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Photographing colour

August 23, 2019

Don’t judge me, but I entered a photography competition on Instagram this week. Just like when competitions used to appear via pages of the magazines I read or the adverts on television, I come across competitions all the time, but almost never enter. The reason this one grabbed my attention was not the prize itself, but rather how fun the entry requirements were.

 

The competition had a simple theme: blue. People were called to submit their best shots featuring the colour blue to be in to win, and these instructions were displayed along with several examples of the kind of shots they were after, all of which I am not so arrogant to think my own photos are on the same level as. I have no expectation that I could win against the level of skills Instagram invites, but the task of scrolling through my reams of travel photography, most of which I’ve never done anything with yet, was too much fun to pass up. And I figured – as I am wont to do – why not make a blog post out of this fun idea?

 

I thought beyond blue, and several images easily came to mind for nearly every colour I could think of. I’m not just talking a picture of a landscape which features green, for example. I’m talking images taken OF the colour; where the colour itself was the star of the shot, the very thing I was hoping to capture.

 

And so I present to you, my rainbow of colour shots. Some of them you may have seen on this site before, but I loved the idea of this post so much, I could resist – apologies for any repeat viewing. I’d love to know your favourite!

 

RED: Tomatoes at Tomatina Festival in Buñol, Spain

In hindsight I considered that perhaps the most obvious choice for my red picture would have been some stunning autumn colours, but it didn’t even enter my head when I first thought ‘red’. Last year, I went to Tomatina Festival, and when I recall the day in my memory, all I can see is this colour. My photos are blurry and messy and not all that good, but they capture the feeling and chaos of the day – and more importantly the colour of the day – to perfection.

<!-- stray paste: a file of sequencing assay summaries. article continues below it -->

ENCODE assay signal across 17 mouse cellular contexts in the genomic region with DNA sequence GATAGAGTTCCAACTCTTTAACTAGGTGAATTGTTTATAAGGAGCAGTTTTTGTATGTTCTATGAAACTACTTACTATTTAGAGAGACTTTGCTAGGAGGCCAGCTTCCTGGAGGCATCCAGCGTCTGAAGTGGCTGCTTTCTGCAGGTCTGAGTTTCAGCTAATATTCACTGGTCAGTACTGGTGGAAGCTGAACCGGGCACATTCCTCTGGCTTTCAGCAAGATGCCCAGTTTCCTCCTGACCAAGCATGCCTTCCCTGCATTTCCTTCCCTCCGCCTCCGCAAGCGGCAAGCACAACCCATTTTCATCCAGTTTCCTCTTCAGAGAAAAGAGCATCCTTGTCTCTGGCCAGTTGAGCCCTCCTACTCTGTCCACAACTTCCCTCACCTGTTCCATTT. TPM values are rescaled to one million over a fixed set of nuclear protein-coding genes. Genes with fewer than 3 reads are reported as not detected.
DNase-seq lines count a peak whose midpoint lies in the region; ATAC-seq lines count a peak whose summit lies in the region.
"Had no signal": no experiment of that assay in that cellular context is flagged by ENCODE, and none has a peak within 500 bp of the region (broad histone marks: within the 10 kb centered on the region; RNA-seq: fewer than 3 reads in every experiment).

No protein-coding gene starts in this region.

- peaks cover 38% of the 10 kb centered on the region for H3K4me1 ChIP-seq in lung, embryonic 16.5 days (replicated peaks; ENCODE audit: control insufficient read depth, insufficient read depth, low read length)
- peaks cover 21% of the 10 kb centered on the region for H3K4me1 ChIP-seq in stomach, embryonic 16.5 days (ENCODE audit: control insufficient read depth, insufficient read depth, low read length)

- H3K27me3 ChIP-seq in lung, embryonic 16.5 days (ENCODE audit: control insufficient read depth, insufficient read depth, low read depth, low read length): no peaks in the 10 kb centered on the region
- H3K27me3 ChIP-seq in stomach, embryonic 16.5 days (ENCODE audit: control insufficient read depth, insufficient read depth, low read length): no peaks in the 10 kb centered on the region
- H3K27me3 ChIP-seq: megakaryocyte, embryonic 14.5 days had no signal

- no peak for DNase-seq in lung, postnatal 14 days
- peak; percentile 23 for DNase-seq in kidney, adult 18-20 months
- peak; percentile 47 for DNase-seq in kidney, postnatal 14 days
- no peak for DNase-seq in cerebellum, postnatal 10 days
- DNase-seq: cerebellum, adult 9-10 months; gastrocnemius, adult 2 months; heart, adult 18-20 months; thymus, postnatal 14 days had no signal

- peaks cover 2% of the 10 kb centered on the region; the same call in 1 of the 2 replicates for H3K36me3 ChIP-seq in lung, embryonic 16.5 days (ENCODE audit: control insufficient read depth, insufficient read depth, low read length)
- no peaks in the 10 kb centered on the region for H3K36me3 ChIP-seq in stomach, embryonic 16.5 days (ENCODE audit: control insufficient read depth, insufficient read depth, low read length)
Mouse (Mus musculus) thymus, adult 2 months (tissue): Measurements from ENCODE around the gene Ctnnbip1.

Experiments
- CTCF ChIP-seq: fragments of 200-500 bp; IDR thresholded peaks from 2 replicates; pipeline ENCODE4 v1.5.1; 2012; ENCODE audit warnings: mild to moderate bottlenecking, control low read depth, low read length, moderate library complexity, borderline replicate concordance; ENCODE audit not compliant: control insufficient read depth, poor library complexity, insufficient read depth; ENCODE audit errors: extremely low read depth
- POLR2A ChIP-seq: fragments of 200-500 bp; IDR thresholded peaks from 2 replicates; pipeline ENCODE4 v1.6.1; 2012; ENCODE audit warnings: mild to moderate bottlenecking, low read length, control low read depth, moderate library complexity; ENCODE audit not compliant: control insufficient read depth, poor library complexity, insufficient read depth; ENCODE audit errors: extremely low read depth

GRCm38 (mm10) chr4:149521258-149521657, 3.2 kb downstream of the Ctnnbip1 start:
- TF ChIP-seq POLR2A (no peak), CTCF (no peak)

ORANGE: Sand in the Sahara Desert, Morocco

Driving out to the Sahara from Marrakesh is a loooong journey. Over the two straight days of driving it took us to get there, I spent a lot of time anticipating the desert, conjuring up images of the famous landscape and wondering if it would live up to my imagination – a hard task. As we got nearer, the scenery got about as barren as it comes, and we spent a good hour straining our eyes to see what we knew was coming. I remember so clearly the moment the bright orange dunes first appeared on the horizon, vivid against the complimentary blue sky. I remember the awe of driving up to its edge, where one of the world’s most expansive landscapes simply starts. The entire time we were there, I couldn’t stop reveling in the colour of the sand – so bright, so unique, and utterly beautiful.

 

YELLOW: Sunset light in Kent, England

When someone says yellow, what is the first thing that comes to mind? For me, it’s the Sun, and I don’t think I’m alone in that – after all, it’s one of the first things that appears in our experimental drawings as children. As much as sunlight fills so much of our lives and our photos, it’s not easy to capture its essence. I’m forever chasing the setting sun during golden hour trying to trap that oh-so-magical light that’s one of nature’s most powerful magic tricks. On this instance, I feel like I might just have done it. As we rounded a corner on a country road while away in Kent, I was greeted by this sight and yelled at Jesse to stop exactly where we were – maybe not the safest decision I’ve ever made, but it was a very quiet road, and I know how hard and fleeting these moments are to capture. Suffice to say, I’m very glad we stopped.